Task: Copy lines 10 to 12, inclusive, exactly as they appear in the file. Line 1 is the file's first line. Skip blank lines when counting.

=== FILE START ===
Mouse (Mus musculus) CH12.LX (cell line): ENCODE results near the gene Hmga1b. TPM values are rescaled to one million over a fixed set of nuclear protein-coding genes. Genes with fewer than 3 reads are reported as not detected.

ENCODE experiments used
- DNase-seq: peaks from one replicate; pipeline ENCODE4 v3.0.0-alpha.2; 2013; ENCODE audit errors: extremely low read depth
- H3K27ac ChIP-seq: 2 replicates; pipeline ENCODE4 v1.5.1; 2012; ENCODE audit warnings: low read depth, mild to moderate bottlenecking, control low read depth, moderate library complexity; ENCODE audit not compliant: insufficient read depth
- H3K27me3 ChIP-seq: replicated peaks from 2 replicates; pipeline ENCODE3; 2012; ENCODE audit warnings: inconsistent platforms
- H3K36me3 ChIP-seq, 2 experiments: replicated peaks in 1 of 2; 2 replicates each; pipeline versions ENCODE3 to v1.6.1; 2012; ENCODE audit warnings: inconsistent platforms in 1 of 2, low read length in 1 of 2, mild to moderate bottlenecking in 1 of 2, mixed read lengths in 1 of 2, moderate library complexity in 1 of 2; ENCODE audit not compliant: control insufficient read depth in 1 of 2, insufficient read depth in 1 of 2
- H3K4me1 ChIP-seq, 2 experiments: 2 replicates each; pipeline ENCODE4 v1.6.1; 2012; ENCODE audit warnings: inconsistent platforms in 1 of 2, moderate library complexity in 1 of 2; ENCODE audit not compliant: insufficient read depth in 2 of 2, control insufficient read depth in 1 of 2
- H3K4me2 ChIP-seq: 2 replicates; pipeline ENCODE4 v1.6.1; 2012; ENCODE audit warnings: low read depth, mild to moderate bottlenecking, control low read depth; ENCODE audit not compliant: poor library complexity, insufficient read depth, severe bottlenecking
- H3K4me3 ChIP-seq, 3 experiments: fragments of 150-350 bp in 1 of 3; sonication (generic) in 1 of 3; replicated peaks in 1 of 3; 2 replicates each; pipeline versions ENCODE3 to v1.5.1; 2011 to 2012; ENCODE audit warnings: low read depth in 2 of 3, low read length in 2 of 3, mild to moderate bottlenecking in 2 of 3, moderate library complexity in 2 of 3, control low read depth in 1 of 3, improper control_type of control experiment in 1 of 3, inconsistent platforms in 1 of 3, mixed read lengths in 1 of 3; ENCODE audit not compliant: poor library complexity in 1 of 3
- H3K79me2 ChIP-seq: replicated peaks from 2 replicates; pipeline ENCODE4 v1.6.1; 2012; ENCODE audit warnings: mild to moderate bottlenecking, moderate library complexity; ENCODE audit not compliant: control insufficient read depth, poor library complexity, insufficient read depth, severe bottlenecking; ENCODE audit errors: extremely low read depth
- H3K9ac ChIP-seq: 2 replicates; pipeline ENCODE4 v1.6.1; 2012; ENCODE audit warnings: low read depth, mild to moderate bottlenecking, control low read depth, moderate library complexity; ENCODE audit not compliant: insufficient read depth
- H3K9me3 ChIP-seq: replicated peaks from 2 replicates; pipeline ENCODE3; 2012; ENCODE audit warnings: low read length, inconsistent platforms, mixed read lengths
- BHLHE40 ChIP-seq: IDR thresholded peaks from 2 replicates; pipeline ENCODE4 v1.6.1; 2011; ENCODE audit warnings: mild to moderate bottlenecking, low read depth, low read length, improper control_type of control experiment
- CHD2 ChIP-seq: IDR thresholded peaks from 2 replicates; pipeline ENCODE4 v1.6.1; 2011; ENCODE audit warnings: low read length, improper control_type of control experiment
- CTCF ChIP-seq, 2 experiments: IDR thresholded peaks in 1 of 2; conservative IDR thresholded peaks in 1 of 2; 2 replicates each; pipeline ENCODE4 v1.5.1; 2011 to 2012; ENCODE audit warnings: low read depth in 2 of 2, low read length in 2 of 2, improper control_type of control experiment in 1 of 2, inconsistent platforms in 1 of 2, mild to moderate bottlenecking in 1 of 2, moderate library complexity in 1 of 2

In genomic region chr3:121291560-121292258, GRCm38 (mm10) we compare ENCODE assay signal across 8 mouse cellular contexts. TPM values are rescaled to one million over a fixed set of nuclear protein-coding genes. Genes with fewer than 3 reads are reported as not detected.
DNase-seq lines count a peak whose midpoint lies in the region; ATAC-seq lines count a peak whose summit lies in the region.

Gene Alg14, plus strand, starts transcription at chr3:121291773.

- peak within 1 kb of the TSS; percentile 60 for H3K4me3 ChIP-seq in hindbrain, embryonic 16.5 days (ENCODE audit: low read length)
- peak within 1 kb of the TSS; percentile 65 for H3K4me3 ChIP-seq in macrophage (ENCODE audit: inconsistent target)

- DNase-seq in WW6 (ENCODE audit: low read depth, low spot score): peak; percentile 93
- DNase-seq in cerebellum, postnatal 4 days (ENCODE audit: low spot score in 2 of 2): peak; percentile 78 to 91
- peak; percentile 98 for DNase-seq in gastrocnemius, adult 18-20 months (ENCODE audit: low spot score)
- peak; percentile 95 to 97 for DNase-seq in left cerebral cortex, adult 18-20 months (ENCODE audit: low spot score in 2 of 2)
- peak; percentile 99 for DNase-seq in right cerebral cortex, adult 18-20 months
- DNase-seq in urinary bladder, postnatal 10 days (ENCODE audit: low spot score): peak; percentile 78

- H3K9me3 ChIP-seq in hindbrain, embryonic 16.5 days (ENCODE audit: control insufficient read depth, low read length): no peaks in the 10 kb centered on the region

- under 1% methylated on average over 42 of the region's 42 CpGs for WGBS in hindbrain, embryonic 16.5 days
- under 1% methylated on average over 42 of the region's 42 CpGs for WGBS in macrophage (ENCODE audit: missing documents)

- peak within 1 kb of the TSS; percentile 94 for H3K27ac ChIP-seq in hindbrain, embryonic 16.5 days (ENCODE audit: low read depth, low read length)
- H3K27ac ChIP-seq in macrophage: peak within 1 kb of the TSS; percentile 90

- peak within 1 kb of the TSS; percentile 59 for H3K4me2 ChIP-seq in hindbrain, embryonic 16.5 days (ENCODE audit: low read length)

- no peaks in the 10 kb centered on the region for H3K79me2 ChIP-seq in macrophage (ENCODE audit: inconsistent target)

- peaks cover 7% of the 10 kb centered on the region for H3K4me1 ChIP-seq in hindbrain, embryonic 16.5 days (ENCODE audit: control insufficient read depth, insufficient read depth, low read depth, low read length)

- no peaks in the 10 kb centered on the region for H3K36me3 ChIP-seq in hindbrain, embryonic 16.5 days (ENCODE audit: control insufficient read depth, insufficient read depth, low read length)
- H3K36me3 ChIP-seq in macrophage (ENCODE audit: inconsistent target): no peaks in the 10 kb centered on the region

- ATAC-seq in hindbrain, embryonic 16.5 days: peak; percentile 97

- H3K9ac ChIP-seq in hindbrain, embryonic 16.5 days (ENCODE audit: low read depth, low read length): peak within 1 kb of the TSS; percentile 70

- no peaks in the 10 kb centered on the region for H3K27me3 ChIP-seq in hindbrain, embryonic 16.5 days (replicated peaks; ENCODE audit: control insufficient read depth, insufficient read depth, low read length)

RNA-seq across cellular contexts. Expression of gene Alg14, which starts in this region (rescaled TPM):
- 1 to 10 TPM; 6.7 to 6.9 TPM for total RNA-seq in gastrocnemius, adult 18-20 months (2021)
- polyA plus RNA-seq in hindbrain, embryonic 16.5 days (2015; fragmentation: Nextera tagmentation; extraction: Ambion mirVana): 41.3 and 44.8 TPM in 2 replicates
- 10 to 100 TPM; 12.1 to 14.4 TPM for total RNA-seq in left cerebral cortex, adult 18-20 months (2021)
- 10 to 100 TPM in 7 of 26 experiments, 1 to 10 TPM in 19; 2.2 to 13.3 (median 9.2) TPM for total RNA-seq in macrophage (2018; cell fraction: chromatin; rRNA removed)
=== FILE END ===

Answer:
- H3K79me2 ChIP-seq: replicated peaks from 2 replicates; pipeline ENCODE4 v1.6.1; 2012; ENCODE audit warnings: mild to moderate bottlenecking, moderate library complexity; ENCODE audit not compliant: control insufficient read depth, poor library complexity, insufficient read depth, severe bottlenecking; ENCODE audit errors: extremely low read depth
- H3K9ac ChIP-seq: 2 replicates; pipeline ENCODE4 v1.6.1; 2012; ENCODE audit warnings: low read depth, mild to moderate bottlenecking, control low read depth, moderate library complexity; ENCODE audit not compliant: insufficient read depth
- H3K9me3 ChIP-seq: replicated peaks from 2 replicates; pipeline ENCODE3; 2012; ENCODE audit warnings: low read length, inconsistent platforms, mixed read lengths